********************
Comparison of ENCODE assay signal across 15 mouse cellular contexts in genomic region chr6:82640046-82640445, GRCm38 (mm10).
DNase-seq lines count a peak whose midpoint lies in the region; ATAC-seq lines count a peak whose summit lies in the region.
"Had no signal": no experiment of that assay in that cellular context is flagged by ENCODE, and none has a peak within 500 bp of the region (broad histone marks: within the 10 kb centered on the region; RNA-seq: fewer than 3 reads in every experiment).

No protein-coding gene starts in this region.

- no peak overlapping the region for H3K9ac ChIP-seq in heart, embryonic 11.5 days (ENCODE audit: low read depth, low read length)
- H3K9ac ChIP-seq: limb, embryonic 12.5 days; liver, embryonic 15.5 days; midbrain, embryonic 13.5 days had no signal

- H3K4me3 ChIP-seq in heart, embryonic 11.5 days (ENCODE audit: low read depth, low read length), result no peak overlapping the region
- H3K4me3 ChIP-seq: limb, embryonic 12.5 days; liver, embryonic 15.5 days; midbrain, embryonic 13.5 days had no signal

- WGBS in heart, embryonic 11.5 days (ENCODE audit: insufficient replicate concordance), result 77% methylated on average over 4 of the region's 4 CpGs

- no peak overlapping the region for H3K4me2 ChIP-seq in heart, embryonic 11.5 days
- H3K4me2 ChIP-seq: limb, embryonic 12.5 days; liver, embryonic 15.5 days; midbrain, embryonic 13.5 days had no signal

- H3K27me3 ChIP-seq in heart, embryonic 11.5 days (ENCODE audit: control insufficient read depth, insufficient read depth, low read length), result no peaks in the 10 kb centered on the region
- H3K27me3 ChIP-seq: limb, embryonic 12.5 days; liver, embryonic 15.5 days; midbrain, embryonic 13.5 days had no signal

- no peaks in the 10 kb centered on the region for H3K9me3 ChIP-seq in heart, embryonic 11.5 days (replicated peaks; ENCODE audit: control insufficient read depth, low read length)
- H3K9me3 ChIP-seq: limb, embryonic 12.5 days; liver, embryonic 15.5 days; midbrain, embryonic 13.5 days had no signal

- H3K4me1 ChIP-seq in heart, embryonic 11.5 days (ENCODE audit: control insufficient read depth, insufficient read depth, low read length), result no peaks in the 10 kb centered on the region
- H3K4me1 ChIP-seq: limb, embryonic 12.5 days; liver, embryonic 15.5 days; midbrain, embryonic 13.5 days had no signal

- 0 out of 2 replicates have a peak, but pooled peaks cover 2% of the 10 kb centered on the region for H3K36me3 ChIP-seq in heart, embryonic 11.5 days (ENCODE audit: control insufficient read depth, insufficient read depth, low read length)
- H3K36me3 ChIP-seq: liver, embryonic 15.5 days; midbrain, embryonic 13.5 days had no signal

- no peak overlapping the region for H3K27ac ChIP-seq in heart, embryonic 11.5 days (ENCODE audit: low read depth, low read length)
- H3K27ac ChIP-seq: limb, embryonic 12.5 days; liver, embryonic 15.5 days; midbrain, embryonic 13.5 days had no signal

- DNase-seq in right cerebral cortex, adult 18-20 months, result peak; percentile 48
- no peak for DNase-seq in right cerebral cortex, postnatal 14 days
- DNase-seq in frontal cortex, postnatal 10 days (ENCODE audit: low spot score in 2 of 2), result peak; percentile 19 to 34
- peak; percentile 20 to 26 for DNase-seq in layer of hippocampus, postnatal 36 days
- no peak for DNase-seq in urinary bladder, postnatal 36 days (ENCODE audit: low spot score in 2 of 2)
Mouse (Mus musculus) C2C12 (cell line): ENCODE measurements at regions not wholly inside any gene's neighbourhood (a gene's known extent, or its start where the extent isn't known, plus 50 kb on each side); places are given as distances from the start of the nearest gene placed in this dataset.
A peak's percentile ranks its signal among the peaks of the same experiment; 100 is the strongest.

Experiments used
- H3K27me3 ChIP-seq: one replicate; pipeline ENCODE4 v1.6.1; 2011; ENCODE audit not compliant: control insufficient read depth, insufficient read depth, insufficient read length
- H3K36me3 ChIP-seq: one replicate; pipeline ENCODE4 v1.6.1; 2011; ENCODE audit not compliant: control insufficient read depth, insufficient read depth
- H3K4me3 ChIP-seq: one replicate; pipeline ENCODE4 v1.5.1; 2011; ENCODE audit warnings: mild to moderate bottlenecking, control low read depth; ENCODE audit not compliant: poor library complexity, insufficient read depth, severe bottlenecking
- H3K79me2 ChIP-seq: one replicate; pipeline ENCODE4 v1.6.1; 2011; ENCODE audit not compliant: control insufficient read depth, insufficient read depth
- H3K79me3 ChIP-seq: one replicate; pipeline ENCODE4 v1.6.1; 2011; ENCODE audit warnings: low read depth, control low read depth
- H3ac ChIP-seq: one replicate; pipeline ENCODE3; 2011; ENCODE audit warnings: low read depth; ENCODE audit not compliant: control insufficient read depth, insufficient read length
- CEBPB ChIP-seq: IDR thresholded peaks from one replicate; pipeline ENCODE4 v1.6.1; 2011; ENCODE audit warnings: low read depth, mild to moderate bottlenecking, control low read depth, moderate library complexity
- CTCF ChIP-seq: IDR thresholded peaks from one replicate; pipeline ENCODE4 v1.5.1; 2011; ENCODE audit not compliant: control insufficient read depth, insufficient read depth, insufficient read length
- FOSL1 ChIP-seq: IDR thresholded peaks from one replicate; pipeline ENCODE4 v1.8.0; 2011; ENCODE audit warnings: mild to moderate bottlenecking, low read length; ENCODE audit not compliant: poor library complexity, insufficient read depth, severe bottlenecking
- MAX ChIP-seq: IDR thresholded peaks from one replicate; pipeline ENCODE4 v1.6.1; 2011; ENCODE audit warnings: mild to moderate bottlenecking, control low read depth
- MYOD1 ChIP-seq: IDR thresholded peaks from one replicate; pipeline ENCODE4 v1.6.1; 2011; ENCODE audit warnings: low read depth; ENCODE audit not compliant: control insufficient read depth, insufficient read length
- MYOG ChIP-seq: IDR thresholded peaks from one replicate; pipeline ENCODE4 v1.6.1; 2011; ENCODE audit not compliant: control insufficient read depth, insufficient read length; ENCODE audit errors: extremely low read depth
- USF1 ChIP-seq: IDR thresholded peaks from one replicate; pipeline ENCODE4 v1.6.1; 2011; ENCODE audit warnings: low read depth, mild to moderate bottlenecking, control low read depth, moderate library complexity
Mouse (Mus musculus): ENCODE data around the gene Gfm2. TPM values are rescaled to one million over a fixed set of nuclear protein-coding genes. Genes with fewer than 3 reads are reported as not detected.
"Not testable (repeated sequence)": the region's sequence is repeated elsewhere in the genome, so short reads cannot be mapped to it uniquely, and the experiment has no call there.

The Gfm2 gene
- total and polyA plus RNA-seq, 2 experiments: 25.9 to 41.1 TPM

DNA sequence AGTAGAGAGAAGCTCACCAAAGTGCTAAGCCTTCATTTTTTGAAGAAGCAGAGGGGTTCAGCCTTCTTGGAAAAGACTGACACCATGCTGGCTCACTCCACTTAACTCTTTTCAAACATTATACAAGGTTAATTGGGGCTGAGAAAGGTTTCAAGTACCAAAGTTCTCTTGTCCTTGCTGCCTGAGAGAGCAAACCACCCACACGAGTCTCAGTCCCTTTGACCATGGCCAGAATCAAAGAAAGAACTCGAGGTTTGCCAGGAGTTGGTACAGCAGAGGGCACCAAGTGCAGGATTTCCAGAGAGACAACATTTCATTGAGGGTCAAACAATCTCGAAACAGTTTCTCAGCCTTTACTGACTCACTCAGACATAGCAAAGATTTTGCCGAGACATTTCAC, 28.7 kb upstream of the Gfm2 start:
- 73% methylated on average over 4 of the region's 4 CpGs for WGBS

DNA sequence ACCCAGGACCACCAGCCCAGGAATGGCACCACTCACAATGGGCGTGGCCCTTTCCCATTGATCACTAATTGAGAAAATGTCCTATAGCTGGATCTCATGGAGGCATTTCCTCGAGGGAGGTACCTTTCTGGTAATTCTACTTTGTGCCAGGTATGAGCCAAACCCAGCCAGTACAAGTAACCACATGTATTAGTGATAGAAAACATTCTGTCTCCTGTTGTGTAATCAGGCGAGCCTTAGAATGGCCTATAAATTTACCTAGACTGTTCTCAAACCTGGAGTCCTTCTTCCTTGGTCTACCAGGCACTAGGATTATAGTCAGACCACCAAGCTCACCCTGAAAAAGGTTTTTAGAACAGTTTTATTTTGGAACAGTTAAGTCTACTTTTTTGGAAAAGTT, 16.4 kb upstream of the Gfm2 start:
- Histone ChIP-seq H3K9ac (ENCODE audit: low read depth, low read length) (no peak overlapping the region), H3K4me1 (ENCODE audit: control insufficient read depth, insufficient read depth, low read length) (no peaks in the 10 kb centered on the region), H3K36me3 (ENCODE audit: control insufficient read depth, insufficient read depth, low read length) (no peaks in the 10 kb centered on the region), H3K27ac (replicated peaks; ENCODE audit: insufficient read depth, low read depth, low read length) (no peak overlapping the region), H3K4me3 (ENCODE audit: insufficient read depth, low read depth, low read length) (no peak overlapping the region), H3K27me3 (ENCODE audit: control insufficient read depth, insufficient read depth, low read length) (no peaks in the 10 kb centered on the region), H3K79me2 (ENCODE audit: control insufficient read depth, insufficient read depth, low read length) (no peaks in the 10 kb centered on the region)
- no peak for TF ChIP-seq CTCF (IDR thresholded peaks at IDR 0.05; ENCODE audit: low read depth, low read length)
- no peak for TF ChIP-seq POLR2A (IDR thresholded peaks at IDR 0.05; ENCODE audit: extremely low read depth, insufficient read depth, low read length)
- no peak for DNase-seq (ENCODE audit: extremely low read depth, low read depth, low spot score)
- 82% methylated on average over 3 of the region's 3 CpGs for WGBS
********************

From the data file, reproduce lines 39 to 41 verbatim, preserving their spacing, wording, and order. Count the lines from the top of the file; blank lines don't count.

- MAX ChIP-seq: IDR thresholded peaks from one replicate; pipeline ENCODE4 v1.6.1; 2011; ENCODE audit warnings: mild to moderate bottlenecking, control low read depth
- MYOD1 ChIP-seq: IDR thresholded peaks from one replicate; pipeline ENCODE4 v1.6.1; 2011; ENCODE audit warnings: low read depth; ENCODE audit not compliant: control insufficient read depth, insufficient read length
- MYOG ChIP-seq: IDR thresholded peaks from one replicate; pipeline ENCODE4 v1.6.1; 2011; ENCODE audit not compliant: control insufficient read depth, insufficient read length; ENCODE audit errors: extremely low read depth